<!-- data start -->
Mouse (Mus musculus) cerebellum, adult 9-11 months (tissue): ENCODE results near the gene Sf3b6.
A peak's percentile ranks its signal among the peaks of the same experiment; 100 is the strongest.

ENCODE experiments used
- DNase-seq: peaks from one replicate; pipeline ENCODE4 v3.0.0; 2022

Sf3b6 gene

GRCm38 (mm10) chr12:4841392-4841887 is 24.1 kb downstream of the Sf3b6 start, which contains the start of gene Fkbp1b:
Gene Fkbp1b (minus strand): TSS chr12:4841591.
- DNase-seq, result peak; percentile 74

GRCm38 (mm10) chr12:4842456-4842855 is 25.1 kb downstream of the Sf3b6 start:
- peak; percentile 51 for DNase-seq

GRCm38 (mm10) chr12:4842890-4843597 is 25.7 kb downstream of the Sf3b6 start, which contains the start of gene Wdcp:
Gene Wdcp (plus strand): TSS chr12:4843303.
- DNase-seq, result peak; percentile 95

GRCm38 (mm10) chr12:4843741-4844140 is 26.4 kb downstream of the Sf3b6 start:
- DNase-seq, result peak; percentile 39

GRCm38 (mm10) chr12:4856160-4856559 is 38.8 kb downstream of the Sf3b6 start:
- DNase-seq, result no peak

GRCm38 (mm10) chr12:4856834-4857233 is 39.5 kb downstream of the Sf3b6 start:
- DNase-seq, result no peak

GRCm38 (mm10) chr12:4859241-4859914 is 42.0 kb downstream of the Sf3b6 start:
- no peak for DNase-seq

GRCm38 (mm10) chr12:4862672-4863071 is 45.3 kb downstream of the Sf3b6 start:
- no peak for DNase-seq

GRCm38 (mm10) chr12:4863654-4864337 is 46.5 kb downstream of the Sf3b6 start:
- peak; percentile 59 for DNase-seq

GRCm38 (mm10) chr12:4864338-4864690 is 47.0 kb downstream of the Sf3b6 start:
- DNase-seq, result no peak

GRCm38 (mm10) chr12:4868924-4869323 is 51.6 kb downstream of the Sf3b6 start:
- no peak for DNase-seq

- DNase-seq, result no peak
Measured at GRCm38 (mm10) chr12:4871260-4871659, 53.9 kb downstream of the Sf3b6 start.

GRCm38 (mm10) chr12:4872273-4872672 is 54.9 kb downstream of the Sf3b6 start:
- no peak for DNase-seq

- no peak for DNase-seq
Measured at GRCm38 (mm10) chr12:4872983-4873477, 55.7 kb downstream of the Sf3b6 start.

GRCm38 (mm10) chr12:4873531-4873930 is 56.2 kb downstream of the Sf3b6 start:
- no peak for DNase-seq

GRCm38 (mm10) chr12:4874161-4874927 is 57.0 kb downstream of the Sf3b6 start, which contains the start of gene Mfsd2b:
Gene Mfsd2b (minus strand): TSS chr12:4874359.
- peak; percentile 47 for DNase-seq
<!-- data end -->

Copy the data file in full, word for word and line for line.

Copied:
Mouse (Mus musculus) cerebellum, adult 9-11 months (tissue): ENCODE results near the gene Sf3b6.
A peak's percentile ranks its signal among the peaks of the same experiment; 100 is the strongest.

ENCODE experiments used
- DNase-seq: peaks from one replicate; pipeline ENCODE4 v3.0.0; 2022

Sf3b6 gene

GRCm38 (mm10) chr12:4841392-4841887 is 24.1 kb downstream of the Sf3b6 start, which contains the start of gene Fkbp1b:
Gene Fkbp1b (minus strand): TSS chr12:4841591.
- DNase-seq, result peak; percentile 74

GRCm38 (mm10) chr12:4842456-4842855 is 25.1 kb downstream of the Sf3b6 start:
- peak; percentile 51 for DNase-seq

GRCm38 (mm10) chr12:4842890-4843597 is 25.7 kb downstream of the Sf3b6 start, which contains the start of gene Wdcp:
Gene Wdcp (plus strand): TSS chr12:4843303.
- DNase-seq, result peak; percentile 95

GRCm38 (mm10) chr12:4843741-4844140 is 26.4 kb downstream of the Sf3b6 start:
- DNase-seq, result peak; percentile 39

GRCm38 (mm10) chr12:4856160-4856559 is 38.8 kb downstream of the Sf3b6 start:
- DNase-seq, result no peak

GRCm38 (mm10) chr12:4856834-4857233 is 39.5 kb downstream of the Sf3b6 start:
- DNase-seq, result no peak

GRCm38 (mm10) chr12:4859241-4859914 is 42.0 kb downstream of the Sf3b6 start:
- no peak for DNase-seq

GRCm38 (mm10) chr12:4862672-4863071 is 45.3 kb downstream of the Sf3b6 start:
- no peak for DNase-seq

GRCm38 (mm10) chr12:4863654-4864337 is 46.5 kb downstream of the Sf3b6 start:
- peak; percentile 59 for DNase-seq

GRCm38 (mm10) chr12:4864338-4864690 is 47.0 kb downstream of the Sf3b6 start:
- DNase-seq, result no peak

GRCm38 (mm10) chr12:4868924-4869323 is 51.6 kb downstream of the Sf3b6 start:
- no peak for DNase-seq

- DNase-seq, result no peak
Measured at GRCm38 (mm10) chr12:4871260-4871659, 53.9 kb downstream of the Sf3b6 start.

GRCm38 (mm10) chr12:4872273-4872672 is 54.9 kb downstream of the Sf3b6 start:
- no peak for DNase-seq

- no peak for DNase-seq
Measured at GRCm38 (mm10) chr12:4872983-4873477, 55.7 kb downstream of the Sf3b6 start.

GRCm38 (mm10) chr12:4873531-4873930 is 56.2 kb downstream of the Sf3b6 start:
- no peak for DNase-seq

GRCm38 (mm10) chr12:4874161-4874927 is 57.0 kb downstream of the Sf3b6 start, which contains the start of gene Mfsd2b:
Gene Mfsd2b (minus strand): TSS chr12:4874359.
- peak; percentile 47 for DNase-seq